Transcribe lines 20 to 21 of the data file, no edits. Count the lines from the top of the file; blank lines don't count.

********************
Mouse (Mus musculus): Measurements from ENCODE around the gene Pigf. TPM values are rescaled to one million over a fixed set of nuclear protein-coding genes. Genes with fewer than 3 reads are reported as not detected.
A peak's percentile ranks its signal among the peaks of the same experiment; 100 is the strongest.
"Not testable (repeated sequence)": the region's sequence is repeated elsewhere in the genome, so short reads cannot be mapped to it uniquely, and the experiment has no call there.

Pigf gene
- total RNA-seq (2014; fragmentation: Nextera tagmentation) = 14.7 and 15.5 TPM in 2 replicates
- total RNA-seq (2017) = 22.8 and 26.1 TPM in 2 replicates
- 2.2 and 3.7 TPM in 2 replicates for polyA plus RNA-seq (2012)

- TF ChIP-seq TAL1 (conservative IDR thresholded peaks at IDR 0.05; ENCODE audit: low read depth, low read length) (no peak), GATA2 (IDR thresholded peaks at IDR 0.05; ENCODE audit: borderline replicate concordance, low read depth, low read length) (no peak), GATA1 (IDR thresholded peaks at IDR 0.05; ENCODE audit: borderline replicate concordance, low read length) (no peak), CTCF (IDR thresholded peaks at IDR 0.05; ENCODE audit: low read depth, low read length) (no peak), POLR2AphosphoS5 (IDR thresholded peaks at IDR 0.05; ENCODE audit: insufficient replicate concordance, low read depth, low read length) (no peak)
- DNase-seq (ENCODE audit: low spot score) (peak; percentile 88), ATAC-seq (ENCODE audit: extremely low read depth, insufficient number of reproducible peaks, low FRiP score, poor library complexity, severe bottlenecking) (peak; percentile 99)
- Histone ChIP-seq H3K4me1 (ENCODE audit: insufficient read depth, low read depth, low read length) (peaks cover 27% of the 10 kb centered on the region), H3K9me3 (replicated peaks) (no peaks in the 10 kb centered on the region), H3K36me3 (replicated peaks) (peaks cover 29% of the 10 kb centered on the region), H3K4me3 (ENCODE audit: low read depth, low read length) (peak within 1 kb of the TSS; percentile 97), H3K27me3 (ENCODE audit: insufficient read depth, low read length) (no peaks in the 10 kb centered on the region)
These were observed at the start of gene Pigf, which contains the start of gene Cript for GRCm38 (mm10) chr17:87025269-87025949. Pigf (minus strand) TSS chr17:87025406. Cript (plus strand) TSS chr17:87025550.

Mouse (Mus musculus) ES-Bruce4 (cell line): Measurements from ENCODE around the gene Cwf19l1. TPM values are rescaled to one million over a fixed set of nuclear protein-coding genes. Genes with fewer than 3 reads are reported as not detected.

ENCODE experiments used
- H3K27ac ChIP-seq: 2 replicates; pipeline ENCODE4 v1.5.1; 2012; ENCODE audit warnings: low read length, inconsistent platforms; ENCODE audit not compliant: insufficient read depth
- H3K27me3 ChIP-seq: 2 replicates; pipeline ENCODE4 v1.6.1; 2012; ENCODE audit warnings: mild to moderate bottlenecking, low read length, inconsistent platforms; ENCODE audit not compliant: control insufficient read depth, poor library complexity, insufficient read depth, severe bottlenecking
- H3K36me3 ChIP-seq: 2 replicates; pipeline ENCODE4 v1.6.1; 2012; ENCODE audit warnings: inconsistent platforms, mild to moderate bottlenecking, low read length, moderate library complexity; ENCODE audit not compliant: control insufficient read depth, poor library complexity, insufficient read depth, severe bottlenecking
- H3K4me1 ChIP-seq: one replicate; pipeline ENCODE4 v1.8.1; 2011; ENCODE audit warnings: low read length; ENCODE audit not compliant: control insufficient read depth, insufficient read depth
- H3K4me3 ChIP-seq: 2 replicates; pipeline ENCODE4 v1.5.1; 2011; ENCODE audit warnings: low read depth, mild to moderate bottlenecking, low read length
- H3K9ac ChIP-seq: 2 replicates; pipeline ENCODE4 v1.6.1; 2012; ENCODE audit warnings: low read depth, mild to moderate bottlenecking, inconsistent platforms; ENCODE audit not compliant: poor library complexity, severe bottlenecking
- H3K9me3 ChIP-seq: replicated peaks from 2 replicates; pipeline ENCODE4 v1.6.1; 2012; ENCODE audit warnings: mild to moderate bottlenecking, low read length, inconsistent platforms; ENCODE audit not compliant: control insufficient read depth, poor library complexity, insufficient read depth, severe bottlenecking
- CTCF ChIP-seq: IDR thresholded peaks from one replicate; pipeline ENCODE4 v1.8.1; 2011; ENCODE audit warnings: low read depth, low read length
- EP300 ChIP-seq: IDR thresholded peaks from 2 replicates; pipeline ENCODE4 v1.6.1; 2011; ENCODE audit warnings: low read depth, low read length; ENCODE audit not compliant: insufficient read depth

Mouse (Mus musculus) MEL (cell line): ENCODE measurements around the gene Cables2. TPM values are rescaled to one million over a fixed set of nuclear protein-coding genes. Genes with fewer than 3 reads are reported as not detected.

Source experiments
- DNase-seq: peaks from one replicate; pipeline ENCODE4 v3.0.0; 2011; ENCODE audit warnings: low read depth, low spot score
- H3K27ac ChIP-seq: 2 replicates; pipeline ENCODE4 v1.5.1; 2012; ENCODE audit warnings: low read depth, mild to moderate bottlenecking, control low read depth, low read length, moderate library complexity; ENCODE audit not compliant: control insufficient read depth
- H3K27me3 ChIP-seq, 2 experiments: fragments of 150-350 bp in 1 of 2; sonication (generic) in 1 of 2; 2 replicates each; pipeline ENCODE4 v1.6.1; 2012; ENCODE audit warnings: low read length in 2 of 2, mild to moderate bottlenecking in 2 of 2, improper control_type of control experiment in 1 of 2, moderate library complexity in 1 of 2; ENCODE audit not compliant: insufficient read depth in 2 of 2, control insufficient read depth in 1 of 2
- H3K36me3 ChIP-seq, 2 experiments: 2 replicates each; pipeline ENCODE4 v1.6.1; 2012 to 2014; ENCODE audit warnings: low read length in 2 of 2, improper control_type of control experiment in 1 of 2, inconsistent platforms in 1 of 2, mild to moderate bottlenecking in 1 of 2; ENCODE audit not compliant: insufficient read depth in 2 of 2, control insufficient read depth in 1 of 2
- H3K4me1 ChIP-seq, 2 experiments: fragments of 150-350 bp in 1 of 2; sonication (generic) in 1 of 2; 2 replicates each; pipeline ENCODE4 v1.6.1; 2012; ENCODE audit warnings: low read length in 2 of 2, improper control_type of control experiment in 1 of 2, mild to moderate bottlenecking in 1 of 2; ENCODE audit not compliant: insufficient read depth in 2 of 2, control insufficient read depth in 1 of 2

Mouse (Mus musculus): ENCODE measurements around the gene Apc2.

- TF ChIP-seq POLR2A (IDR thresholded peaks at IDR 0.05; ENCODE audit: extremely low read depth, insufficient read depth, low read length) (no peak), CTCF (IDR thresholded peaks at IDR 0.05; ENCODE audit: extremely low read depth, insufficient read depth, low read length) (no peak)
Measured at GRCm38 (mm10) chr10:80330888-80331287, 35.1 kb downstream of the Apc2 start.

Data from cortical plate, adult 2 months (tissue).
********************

- H3K9me3 ChIP-seq: replicated peaks from 2 replicates; pipeline ENCODE4 v1.6.1; 2012; ENCODE audit warnings: mild to moderate bottlenecking, low read length, inconsistent platforms; ENCODE audit not compliant: control insufficient read depth, poor library complexity, insufficient read depth, severe bottlenecking
- CTCF ChIP-seq: IDR thresholded peaks from one replicate; pipeline ENCODE4 v1.8.1; 2011; ENCODE audit warnings: low read depth, low read length